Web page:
U.K. authorities said Monday British businesses and consumers are likely to need a digital version of the pound, formally asking for public comment on the idea of introducing a central bank digital currency.
Britain, home to the world’s second-biggest financial center, is trailing former colonies such as Nigeria, the Bahamas and Jamaica in rolling out a digital currency. More than 80% of the world’s central banks are considering launching digital currencies or have already done so, according to the consultant PwC.
“While cash is here to stay, a digital pound issued and backed by the Bank of England could be a new way to pay that’s trusted, accessible and easy to use,” Treasury chief Jeremy Hunt said in a statement. “That’s why we want to investigate what is possible first, whilst always making sure we protect financial stability.”
The call for public input comes almost two years after the Treasury and Bank of England said they were considering introducing a digital currency.
While Prime Minister Rishi Sunak suggested naming the initiative “Britcoin” when he was Treasury chief, the Bank of England has stressed that the potential currency shouldn’t be confused with cryptocurrencies like Bitcoin.
Backed by the central bank, the new currency would be “reliable and retain its value over time,” in contrast to cryptocurrencies that can fluctuate wildly and threaten the holdings of investors, the Bank of England says on its website.
That industry has been particularly unstable in recent months, escalating calls for greater regulation. Crypto crashes last year tanked assets, while crypto exchange FTX's multibillion-dollar collapse and bankruptcy in November triggered fraud charges against founder Sam Bankman-Fried.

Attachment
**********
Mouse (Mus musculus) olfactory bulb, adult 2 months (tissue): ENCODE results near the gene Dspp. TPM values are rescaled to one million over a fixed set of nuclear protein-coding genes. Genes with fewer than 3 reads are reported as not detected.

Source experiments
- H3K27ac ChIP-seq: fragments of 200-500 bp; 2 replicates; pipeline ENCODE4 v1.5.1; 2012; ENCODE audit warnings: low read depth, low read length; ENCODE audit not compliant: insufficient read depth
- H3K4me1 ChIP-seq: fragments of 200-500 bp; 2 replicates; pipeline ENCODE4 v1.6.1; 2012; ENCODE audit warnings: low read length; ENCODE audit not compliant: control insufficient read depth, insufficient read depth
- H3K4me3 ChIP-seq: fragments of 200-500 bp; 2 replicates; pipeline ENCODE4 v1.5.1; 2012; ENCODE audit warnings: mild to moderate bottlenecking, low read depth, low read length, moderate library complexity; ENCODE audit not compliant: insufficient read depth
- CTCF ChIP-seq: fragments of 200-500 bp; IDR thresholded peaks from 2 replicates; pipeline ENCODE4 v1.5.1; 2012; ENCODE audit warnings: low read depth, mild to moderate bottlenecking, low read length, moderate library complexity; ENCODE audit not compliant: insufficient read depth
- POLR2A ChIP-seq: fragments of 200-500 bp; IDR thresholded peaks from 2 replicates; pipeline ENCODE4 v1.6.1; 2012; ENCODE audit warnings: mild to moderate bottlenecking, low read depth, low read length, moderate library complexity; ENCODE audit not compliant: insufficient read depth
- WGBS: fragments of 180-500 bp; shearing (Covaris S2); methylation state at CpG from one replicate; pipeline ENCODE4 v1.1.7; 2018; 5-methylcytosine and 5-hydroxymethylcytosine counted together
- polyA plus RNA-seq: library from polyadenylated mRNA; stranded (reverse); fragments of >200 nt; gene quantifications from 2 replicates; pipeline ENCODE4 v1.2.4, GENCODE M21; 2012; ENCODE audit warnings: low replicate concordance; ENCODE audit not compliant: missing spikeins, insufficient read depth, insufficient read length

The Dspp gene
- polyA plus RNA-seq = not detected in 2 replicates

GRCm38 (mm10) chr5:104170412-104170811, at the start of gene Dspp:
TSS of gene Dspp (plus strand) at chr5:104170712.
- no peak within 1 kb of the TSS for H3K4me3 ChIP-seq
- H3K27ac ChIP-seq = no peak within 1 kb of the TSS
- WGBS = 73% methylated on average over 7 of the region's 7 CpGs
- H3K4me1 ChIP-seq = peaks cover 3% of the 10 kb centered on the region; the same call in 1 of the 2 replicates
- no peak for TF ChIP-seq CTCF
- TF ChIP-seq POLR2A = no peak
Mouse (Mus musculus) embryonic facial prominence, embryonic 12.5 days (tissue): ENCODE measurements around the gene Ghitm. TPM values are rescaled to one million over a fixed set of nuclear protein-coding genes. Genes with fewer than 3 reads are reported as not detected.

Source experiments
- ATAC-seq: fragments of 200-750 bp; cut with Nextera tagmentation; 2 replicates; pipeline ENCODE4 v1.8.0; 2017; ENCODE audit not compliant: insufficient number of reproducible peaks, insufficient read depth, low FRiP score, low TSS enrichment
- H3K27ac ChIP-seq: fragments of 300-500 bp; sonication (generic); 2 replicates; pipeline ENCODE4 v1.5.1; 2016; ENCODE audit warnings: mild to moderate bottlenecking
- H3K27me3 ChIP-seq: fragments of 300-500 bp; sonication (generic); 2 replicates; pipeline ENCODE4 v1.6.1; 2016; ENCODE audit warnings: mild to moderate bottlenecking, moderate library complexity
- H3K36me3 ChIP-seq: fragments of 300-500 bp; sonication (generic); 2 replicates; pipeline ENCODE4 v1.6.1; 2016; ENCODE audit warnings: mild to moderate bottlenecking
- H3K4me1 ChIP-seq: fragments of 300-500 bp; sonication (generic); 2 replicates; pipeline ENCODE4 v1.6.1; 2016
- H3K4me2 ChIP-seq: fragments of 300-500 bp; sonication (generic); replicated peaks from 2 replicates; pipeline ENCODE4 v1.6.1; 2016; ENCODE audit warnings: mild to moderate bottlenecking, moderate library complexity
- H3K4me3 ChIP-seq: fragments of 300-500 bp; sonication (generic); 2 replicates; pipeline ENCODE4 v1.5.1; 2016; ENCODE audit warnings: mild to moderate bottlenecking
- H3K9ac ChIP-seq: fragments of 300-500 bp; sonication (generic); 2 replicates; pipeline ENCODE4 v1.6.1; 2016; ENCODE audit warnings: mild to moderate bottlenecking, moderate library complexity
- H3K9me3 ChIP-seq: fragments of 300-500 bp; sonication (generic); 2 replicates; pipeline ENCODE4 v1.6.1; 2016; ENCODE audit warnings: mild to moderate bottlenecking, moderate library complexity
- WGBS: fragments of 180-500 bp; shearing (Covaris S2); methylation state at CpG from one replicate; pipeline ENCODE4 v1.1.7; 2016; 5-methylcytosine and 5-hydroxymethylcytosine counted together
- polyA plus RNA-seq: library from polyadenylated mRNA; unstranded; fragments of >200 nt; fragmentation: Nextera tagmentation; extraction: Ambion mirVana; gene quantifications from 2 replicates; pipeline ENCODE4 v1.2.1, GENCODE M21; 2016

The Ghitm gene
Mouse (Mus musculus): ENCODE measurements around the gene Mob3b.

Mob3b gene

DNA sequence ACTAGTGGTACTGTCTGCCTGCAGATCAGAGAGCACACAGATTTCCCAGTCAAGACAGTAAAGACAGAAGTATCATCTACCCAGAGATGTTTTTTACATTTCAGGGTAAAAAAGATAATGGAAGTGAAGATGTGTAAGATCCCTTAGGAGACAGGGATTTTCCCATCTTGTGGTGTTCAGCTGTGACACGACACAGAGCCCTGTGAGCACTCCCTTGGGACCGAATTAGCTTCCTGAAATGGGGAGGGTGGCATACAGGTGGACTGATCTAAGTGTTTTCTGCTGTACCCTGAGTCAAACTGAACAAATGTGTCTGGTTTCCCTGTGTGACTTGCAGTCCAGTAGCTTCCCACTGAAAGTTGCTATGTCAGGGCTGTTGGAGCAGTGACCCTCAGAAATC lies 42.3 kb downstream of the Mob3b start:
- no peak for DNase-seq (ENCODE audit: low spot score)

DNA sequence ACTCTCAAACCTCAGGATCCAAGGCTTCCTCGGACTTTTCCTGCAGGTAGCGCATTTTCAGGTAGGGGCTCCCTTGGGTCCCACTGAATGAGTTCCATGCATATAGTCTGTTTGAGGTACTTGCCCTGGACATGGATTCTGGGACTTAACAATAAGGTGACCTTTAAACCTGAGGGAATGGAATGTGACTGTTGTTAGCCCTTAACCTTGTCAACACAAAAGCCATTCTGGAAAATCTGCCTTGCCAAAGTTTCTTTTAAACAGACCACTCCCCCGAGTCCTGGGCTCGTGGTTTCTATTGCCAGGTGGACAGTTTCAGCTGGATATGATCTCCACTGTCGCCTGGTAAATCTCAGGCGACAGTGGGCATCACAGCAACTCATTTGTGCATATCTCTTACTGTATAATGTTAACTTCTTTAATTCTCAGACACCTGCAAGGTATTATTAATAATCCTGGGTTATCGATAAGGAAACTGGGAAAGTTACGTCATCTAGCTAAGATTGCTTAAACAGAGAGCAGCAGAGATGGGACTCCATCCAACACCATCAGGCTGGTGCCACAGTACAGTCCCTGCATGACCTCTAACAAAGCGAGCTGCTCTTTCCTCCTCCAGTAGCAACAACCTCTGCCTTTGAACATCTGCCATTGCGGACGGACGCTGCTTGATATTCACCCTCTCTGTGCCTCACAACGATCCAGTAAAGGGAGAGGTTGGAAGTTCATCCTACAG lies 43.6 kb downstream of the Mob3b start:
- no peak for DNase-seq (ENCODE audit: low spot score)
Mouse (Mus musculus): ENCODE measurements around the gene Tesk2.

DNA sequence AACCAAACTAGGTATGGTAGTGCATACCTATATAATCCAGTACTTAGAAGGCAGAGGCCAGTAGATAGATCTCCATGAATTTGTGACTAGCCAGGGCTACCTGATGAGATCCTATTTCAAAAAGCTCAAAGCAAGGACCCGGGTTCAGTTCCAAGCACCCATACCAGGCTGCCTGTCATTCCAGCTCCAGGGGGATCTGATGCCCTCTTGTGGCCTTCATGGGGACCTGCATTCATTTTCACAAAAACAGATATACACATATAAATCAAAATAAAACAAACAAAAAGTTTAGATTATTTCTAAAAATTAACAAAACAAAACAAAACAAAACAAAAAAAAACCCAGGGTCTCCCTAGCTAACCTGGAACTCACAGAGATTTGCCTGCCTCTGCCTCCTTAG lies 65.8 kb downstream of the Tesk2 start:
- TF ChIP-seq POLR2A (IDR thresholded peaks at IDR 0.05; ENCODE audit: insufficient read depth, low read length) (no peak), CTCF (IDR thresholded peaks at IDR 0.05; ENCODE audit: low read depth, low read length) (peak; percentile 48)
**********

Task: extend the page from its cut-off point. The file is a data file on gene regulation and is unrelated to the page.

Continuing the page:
The proposed digital currency would be denominated in pounds, with 10 pounds of digital currency always equal to a 10-pound note, the bank said. Held in a digital wallet, the currency could be used to pay for goods and services electronically.
Supporters of central bank digital currencies say they make digital transactions easier and cheaper and expand access to the financial system because they can be used by people who don’t have bank accounts.
This is one of the reasons the Bahamas became the first country to introduce a digital currency in 2020. Nigeria and Jamaica have since followed suit, with China and more than 20 other countries running trial projects. The U.S. and European Union are considering introducing digital currencies.
But digital currencies also present risks, including cyberattacks, privacy concerns and the danger that they can be used by criminals.
Because money invested in central bank digital currencies is safer than a bank deposit, they also may draw savings away from commercial banks and weaken the financial system, critics argue.
A digital pound would have “risks but no obvious benefits,” former Bank of England Gov. Mervyn King, now a member of the House of Lords, said recently.
While such digital currencies may be useful in countries that don’t have effective banking systems, that’s not the case in Britain, he said.
“The government has said that it wants the U.K. to be at the forefront of innovation, crypto-assets and fintech, but we need to be selective and not driven by a misplaced enthusiasm for all things crypto,” King said.